3 x 3 x 3 x 3 Youth Statement on Learning Cities
Youth as co-creators of learning cities
To successfully build learning cities, all stakeholders, including youth, must be involved. Young people are the next generation of leaders and must be engaged as co-creators of learning cities. Their contribution plays a crucial role in building learning cities.
The 2nd International Conference on Learning Cities, which was held in Mexico City from 28 to 30 September 2015, provided an opportunity to engage youth in the promotion of lifelong learning in the world’s communities. At the Conference, twenty young people from different parts of the world shared their perspectives on building learning cities.
To anchor their commitment to building learning cities around the world, the youth delegates present at the Conference developed the 3 x 3 x 3 x 3 Youth Statement on Learning Cities. Among other points, this Statement calls upon national and local governments to engage youth as co-creators in the process of building learning cities. The statement was distributed during the 9th UNESCO Youth Forum in Paris, where Ms Michelle Diederichs from the UNESCO Institute for Lifelong Learning spoke to young people from around the world about the development of learning cities and their role in the process.
At a glance: The contributions and visions of youth leaders
Ms Hayley MacQuire, Capacity Support and Advocacy Adviser, the Asia South Pacific Association for Basic and Adult Education (ASPBAE), Australia
Ms MacQuire shared her views on the benefits of engaging youth (particularly marginalised youth) to promote in promoting global citizenship and lifelong learning. She called for young people, particularly marginalized youth, to be engaged in policy decisions, programme development and implementation. Ms MacQuire argued that this will promote sustainability and ownership, build trust and social capital in targeted communities, and strengthen the self-determination and empowerment of young people.
Mr Al Olaimy explained that early civilizations in the Middle East pioneered the concept of learning cities. He drew parallels with today’s challenges in the Middle East, especially regarding education systems, and stated that ‘if it once was, then it can be again’. Mr Al Olaimy highlighted the importance of designing cities and values that create ecosystem services which protect the environment. Mr Al Olaimy’s social enterprise helps governments and companies to transform sustainable development challenges into opportunities for creating economic, social and environmental prosperity.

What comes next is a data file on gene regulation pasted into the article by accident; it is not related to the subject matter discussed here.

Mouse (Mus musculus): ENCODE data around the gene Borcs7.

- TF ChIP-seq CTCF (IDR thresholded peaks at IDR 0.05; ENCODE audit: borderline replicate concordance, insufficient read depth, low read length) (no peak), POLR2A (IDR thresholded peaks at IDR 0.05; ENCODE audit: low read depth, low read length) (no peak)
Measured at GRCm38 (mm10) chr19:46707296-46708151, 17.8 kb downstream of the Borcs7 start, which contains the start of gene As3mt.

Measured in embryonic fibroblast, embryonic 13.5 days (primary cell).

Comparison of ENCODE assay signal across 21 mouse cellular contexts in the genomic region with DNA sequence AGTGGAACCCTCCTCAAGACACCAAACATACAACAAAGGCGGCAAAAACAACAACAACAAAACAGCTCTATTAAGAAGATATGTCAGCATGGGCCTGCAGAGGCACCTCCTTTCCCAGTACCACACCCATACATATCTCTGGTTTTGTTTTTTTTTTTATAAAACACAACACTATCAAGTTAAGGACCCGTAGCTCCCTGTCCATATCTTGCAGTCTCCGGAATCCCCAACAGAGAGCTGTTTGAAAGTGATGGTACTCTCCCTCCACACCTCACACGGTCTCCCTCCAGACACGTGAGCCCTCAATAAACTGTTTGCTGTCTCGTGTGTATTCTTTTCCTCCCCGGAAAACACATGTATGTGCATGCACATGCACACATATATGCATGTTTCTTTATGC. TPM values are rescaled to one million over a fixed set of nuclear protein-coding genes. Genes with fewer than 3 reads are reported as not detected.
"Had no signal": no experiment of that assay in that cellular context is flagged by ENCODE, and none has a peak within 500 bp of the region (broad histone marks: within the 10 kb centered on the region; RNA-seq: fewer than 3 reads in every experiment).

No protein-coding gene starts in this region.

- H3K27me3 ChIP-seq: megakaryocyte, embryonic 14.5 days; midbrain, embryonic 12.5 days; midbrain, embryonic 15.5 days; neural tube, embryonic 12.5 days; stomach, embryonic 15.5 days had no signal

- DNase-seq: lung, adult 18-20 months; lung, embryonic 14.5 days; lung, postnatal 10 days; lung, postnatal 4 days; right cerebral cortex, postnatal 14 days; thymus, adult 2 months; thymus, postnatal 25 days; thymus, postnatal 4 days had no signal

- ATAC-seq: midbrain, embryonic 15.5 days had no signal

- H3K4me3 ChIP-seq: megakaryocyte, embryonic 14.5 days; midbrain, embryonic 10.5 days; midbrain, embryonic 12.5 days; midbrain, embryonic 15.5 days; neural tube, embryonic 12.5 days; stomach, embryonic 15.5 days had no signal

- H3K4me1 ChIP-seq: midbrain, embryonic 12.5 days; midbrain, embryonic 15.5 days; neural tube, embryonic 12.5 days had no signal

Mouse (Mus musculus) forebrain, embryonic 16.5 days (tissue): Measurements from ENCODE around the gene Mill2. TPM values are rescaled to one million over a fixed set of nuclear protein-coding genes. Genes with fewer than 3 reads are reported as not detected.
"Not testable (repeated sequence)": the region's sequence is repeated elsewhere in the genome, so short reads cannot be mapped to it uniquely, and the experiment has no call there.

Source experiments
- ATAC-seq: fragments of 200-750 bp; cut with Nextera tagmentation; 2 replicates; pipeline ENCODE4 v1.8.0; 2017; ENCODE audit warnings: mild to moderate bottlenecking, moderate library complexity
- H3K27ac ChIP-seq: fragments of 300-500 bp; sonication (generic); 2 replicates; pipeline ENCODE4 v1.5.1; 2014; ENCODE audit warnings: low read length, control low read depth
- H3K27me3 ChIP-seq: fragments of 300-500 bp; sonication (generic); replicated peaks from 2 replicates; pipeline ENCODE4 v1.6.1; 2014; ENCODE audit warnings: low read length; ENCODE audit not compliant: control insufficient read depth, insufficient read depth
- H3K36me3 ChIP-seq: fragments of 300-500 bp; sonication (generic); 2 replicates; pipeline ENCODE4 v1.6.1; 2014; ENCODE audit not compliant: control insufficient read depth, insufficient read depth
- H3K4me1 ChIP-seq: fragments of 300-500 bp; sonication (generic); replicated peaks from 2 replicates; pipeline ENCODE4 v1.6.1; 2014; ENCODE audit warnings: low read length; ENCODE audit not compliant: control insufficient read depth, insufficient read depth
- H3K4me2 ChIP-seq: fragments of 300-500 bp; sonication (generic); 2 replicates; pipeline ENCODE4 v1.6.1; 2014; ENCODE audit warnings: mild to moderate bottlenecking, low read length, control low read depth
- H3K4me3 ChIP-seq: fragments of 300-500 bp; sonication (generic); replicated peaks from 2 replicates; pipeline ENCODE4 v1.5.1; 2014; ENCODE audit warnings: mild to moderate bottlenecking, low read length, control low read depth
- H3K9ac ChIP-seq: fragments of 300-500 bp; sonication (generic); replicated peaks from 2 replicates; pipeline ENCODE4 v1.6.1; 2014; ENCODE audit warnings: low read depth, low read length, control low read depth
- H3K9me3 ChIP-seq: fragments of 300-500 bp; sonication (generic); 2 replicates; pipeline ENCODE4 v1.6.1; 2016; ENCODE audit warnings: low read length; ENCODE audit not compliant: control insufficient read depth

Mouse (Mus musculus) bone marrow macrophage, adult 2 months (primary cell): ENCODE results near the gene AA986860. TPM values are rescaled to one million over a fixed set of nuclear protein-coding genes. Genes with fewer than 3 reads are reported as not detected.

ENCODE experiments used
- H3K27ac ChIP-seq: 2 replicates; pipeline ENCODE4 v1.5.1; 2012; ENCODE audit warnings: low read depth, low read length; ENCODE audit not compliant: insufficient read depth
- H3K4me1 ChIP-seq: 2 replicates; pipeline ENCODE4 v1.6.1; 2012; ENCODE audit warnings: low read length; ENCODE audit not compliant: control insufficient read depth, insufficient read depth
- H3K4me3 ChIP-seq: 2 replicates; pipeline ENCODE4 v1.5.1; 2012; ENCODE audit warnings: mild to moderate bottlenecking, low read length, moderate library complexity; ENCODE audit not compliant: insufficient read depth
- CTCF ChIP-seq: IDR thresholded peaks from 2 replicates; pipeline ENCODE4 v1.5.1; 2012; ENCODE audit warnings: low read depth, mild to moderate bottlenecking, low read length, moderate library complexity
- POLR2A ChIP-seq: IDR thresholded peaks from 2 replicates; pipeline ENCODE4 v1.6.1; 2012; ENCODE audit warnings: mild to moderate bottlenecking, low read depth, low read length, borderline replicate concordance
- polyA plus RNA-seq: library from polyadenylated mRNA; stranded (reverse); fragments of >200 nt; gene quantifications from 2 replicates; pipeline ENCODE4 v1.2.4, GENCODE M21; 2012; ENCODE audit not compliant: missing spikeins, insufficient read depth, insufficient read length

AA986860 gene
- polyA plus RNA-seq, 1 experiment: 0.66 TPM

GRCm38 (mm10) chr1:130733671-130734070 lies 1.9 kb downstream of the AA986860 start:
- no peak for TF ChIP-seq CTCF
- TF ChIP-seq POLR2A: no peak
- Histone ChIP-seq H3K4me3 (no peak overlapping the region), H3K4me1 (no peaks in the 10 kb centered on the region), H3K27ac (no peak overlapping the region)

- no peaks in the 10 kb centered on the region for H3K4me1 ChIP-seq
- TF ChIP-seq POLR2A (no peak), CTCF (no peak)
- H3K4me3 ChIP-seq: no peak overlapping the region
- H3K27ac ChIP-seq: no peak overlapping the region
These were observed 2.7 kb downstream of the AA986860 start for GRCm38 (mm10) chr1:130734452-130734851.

Ms Nicole Dättwyler Suárez, Entrepreneurship Training Leader, Acción Emprendedora, Chile
Ms Dättwyler addressed the impact that poverty and the lack of employment opportunities and adequate vocational and managerial skills have on youth in Chile. Acción Emprendedora supports the development of young people’s potential as entrepreneurs as a way of helping them escape poverty. The organisation views all youth and adults as having the potential to become entrepreneurial. It also sees the importance of linking the learning process to a culture of freedom, liberty and the acquisition of entrepreneurship skills, so that what is learned can be applied in everyday life for the improvement of the lives of individuals and their communities.
Ms Ana Puhac, student at University College London and member of the Earth in Brackets advocacy group, Croatia
Ms Puhac spoke about sustainability, the relationship between cities and nature, and the creation of new urban imaginaries for greener and more egalitarian, inclusive and democratic cities. Ms Puhac believes that the role of governors, practitioners and citizens is not to fix the environment, but to mediate spaces of difference, diversity and interconnectivity – not in order to reach consensus on one right approach, but to give way to multiple alternatives that build a resilient city.
Ms Graciela Messina, Researcher, Pan-American Institute for Senior Business Management (IPADE), Mexico
Ms Messina presented the conclusions drawn from case studies of the lives of eleven young people in Latin America. Despite their different backgrounds, these young people share the experience of being leaders of community projects. Her analysis of these eleven cases was based primarily on the following questions: How do young people build community? How do they make themselves part of it? How do local and international civil society organisations support the building process? How are youth communities and cities brought together in this process? The research concluded that while civil society and international development organisations bridge youth to projects and activities in cities, young people are central actors as well, as they often are the creators and leaders of such initiatives. One characteristic of youth leaders in Latin America is their dynamism which leads them to live in the present and to reinvent themselves in a context of uncertainty and job insecurity. Such difficult contexts call for new configurations of politics, learning approaches and opportunities.
Ms Charmaine Picardo, Sexual Reproductive Health and Rights Ambassador, Southern Africa HIV and AIDS Information Dissemination Service (SAfAIDS), Zimbabwe
Ms Picardo highlighted the importance of ‘unpacking lifelong learning in health and wellness’ and ‘empowering citizens to adopt healthier lifestyles’. She believes that learning cities can contribute to the health and well-being of citizens by investing in the skills development of young people. Ms Picardo emphasized the importance of young citizens’ participation in policymaking and called for the recognition of young people’s expertise in communications technologies, art, and industrial and scientific innovation. Ms Picardo also drew attention to UNAIDS Fast-Track Cities as a model for addressing health and well-being issues.
Download: 3x3x3x3 Youth Statement on Learning Cities